We have a hardware chain here called Masters, it was based on the American Lowes and was partly owned and managed by them.
    It is now closing down after only a few years. They just couldn’t compete with our hardware chain Bunnings. It’s such a shame as I only started going there recently and found they had a lot of stuff that Bunnings don’t sell.
    They are brand new GIANT stores that popped up all over the country! Such a waste, they never made any money so they have had to pull the plug.
    Last time I was in there looking for bargains I picked up a few pieces of Red Oak. I think they are selling most items left for 60% off. Should I buy more of this Red Oak? I haven’t used any yet but it looks nice sitting in my wood pile. I’m assuming it’s from the USA as most of their stock is. I’m considering going back there to see what is left. I may have to make some more room on my wood racks!

    • billlattpa says:

      The Walnut I paid only $20 for the whole stack. It’s all 12-15 inches wide, just over an inch thick, and 8-10 feet long. The cherry I got for free from my in laws property.

      I’ll be honest, I’m not overly a fan of red oak, though I would certainly use it. White oak, in my opinion, is much nicer, but it is also more costly. From what I gather, red oak is usually stable, and it’s certainly strong. I made a small box out of red oak and it turned out nicely. I really just don’t care for how it looks when finished. For the box I finished it with wipe on poly urethane and it looks just okay.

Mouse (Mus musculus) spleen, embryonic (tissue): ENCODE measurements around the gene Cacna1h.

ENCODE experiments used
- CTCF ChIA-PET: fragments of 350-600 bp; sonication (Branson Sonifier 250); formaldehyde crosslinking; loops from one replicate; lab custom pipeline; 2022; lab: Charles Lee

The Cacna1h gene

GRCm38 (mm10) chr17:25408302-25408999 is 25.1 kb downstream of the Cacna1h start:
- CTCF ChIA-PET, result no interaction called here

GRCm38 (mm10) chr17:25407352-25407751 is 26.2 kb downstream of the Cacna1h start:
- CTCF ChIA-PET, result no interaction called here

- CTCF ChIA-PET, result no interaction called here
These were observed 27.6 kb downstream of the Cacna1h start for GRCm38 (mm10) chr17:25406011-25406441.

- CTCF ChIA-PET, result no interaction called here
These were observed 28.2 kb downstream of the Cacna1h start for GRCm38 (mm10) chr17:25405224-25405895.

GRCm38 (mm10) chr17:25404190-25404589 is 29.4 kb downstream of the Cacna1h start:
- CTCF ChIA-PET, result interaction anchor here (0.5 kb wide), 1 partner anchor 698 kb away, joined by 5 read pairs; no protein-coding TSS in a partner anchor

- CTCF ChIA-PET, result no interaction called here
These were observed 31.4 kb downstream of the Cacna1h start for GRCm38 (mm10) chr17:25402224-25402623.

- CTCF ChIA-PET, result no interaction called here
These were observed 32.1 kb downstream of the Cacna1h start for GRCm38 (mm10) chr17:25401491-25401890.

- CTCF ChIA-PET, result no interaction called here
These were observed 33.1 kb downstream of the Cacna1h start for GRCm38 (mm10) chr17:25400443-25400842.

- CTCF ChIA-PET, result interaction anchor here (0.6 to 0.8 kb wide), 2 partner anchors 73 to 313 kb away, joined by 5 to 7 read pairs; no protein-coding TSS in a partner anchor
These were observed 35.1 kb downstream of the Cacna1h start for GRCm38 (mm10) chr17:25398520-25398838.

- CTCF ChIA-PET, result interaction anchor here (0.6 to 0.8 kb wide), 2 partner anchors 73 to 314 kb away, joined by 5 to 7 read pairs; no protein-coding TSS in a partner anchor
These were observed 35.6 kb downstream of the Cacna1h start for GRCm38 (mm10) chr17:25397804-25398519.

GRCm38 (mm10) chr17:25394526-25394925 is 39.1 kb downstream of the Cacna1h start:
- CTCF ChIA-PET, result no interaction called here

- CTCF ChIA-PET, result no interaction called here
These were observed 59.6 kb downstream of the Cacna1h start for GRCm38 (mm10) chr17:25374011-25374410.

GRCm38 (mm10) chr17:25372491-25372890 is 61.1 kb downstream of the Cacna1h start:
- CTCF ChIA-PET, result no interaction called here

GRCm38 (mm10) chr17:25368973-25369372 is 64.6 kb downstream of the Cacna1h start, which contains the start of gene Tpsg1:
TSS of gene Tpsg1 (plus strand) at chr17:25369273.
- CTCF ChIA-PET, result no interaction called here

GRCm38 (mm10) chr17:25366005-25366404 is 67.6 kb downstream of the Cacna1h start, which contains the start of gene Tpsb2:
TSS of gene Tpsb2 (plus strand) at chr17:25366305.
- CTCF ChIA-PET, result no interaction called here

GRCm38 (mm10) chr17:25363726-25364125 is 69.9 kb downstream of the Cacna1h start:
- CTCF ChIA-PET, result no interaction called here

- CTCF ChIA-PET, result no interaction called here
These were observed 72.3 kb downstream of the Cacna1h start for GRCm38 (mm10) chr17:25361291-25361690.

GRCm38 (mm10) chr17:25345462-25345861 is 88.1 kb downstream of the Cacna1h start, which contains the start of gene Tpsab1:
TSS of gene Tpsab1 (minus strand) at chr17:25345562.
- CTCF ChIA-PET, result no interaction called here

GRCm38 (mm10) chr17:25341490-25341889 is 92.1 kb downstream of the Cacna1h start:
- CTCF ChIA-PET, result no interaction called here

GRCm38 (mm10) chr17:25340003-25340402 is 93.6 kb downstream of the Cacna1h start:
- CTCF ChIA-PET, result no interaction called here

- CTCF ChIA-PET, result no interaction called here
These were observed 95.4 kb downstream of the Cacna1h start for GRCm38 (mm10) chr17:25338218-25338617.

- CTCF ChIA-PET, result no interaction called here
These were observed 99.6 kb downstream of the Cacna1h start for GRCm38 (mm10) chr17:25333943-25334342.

I will get pine from Lowe’s or the Home Depot because they usually have a nice selection and it’s inexpensive. Lowe’s also sometimes has nice poplar, but it is hit or miss. Hardwoods I will usually get from a yard. Lately, I’ve been very lucky and getting some very nice boards for little cost or even free. I have more than enough walnut to build at least 3 nice sized projects. That will carry me well into the spring.

      • Steve D says:

        Hi Bill,

        I visited a local sawmill the other day hunting for some material. I didn’t find what I was looking for but they did have some really wide pine that was fairly clear. It put the big box pine in a new light. I will still buy from them for casual projects but anything special I will visit the mill.


  3. bloksav says:

    Hi Bill
    Great to hear from you again.
    I have been busy with the DCBE which started yesterday, so I better make a blog entry about it now.

    • billlattpa says:

      Thanks Jonas! It is good to be back. I have some projects in the works, I have some old tools to restore, and the lovely autumn weather is finally here.
      Have fun with the chair build. I wish I could be there to learn from you guys!!
      Your friend,